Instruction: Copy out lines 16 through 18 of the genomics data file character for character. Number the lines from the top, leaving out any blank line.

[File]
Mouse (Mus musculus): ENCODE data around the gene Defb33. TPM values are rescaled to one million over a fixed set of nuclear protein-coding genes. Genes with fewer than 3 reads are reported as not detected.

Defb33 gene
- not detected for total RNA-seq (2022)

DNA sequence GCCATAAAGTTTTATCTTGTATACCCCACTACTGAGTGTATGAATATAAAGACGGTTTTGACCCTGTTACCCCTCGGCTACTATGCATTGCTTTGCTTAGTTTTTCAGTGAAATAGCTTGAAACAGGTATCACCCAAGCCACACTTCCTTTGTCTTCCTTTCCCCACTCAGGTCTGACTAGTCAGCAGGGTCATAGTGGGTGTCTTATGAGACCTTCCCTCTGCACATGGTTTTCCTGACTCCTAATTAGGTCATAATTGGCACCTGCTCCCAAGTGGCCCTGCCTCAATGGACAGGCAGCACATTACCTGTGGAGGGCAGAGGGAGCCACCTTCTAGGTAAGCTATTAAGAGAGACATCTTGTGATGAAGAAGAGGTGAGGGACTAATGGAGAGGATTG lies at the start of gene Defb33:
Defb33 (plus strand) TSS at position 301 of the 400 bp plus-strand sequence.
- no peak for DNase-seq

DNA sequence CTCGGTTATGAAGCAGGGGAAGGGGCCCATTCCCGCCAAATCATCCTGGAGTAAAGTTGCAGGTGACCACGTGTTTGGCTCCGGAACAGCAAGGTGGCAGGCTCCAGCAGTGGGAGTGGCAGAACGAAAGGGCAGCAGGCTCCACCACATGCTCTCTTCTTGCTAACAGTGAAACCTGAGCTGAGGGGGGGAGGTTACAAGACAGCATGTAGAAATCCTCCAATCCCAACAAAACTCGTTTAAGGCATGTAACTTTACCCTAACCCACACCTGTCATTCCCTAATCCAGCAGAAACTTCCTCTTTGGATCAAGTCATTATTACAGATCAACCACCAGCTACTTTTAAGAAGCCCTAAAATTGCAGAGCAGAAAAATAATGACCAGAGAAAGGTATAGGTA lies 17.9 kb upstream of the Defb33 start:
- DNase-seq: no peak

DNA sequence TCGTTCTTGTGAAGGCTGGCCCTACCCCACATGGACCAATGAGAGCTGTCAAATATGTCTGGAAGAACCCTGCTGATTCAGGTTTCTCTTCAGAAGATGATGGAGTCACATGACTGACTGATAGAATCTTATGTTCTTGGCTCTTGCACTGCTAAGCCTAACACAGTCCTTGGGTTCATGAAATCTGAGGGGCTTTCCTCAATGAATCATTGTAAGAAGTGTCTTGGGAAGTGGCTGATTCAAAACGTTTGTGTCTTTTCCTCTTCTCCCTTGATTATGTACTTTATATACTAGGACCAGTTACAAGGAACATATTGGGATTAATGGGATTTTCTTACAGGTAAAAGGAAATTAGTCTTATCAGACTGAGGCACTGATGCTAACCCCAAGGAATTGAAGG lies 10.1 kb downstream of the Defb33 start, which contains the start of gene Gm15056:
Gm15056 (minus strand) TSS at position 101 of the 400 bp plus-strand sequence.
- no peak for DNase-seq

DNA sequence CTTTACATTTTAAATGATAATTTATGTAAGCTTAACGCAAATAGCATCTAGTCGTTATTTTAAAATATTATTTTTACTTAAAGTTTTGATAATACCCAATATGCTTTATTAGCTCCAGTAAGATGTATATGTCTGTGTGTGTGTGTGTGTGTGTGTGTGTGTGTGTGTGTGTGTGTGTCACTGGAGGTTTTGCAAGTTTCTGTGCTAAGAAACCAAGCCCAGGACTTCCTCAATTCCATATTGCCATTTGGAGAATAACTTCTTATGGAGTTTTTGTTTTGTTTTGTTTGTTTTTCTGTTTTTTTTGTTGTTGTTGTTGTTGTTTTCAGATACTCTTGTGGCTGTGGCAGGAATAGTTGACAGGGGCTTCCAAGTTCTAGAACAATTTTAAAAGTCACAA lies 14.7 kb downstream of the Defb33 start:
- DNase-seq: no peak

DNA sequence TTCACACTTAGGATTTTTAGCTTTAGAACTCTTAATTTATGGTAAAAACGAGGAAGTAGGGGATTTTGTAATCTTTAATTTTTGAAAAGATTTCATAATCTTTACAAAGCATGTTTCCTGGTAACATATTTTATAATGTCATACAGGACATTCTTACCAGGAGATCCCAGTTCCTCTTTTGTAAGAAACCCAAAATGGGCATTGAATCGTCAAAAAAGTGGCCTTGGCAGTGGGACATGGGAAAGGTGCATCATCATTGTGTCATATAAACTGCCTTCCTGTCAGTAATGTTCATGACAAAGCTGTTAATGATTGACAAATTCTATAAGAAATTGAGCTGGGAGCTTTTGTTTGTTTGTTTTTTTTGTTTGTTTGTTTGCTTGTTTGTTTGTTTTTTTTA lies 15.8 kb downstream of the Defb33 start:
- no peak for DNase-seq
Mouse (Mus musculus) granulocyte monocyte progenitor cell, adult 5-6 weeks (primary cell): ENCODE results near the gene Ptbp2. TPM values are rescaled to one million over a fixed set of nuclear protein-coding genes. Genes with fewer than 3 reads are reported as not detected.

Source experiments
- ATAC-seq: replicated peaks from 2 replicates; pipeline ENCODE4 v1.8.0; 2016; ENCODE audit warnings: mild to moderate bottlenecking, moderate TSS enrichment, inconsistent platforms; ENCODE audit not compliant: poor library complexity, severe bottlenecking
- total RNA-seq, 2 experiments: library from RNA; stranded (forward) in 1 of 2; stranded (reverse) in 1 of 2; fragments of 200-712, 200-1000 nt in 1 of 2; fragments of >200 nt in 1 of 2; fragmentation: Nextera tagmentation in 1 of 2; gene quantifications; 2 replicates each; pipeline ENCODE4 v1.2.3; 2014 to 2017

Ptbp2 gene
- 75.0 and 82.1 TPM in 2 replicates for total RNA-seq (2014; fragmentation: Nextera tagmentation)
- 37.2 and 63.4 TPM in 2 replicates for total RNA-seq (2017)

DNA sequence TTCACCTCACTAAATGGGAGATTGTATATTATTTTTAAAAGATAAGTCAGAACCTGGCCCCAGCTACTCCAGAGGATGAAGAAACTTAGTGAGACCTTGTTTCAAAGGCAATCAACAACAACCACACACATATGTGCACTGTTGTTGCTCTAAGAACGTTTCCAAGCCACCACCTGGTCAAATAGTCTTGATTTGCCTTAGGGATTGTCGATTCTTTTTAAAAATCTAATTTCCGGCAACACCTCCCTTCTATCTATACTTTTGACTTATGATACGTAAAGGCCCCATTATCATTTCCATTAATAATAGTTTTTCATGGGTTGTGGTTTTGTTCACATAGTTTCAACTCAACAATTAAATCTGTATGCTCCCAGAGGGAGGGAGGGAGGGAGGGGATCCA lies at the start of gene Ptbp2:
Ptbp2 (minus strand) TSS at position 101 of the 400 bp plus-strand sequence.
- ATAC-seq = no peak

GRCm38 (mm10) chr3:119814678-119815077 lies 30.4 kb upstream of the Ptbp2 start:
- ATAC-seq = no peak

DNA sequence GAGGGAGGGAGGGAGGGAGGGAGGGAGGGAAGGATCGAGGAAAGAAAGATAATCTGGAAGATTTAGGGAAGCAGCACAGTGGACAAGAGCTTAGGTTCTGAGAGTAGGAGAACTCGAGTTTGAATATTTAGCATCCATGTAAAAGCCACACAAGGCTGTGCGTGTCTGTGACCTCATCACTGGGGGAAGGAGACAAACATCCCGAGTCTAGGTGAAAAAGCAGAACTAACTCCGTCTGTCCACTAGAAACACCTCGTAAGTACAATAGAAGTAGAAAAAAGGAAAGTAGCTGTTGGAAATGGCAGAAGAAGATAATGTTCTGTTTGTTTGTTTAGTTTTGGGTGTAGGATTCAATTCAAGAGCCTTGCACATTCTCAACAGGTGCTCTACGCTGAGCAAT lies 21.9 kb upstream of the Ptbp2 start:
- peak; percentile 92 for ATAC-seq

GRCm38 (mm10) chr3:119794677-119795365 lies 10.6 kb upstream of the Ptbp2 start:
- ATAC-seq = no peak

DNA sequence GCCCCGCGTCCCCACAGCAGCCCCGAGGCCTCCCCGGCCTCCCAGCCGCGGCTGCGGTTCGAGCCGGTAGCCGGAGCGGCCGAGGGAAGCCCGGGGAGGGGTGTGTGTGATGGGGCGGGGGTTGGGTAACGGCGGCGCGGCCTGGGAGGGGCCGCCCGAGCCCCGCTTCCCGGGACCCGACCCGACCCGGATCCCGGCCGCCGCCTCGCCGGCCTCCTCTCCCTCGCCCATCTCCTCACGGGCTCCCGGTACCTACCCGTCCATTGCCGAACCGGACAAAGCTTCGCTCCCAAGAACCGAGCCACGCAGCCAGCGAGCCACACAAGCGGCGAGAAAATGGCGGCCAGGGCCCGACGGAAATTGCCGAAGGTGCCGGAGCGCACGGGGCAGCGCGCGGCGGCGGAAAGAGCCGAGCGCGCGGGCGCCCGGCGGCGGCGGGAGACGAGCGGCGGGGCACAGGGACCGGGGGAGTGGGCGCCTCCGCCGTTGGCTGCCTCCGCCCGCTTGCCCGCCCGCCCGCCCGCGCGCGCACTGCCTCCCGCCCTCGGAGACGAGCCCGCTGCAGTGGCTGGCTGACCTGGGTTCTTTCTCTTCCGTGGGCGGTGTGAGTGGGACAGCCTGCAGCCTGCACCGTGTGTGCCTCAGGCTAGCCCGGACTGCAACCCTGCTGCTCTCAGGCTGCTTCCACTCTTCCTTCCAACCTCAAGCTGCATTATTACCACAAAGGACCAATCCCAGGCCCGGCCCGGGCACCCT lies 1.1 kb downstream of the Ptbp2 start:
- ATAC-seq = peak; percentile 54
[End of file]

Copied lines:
Mouse (Mus musculus) granulocyte monocyte progenitor cell, adult 5-6 weeks (primary cell): ENCODE results near the gene Ptbp2. TPM values are rescaled to one million over a fixed set of nuclear protein-coding genes. Genes with fewer than 3 reads are reported as not detected.

Source experiments
- ATAC-seq: replicated peaks from 2 replicates; pipeline ENCODE4 v1.8.0; 2016; ENCODE audit warnings: mild to moderate bottlenecking, moderate TSS enrichment, inconsistent platforms; ENCODE audit not compliant: poor library complexity, severe bottlenecking